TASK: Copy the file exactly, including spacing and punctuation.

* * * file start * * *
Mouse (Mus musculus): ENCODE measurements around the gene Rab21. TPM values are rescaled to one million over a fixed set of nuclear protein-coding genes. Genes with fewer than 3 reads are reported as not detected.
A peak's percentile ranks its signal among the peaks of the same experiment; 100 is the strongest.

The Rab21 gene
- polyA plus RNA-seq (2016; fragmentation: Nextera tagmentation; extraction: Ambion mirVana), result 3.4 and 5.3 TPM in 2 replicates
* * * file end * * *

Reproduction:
Mouse (Mus musculus): ENCODE measurements around the gene Rab21. TPM values are rescaled to one million over a fixed set of nuclear protein-coding genes. Genes with fewer than 3 reads are reported as not detected.
A peak's percentile ranks its signal among the peaks of the same experiment; 100 is the strongest.

The Rab21 gene
- polyA plus RNA-seq (2016; fragmentation: Nextera tagmentation; extraction: Ambion mirVana), result 3.4 and 5.3 TPM in 2 replicates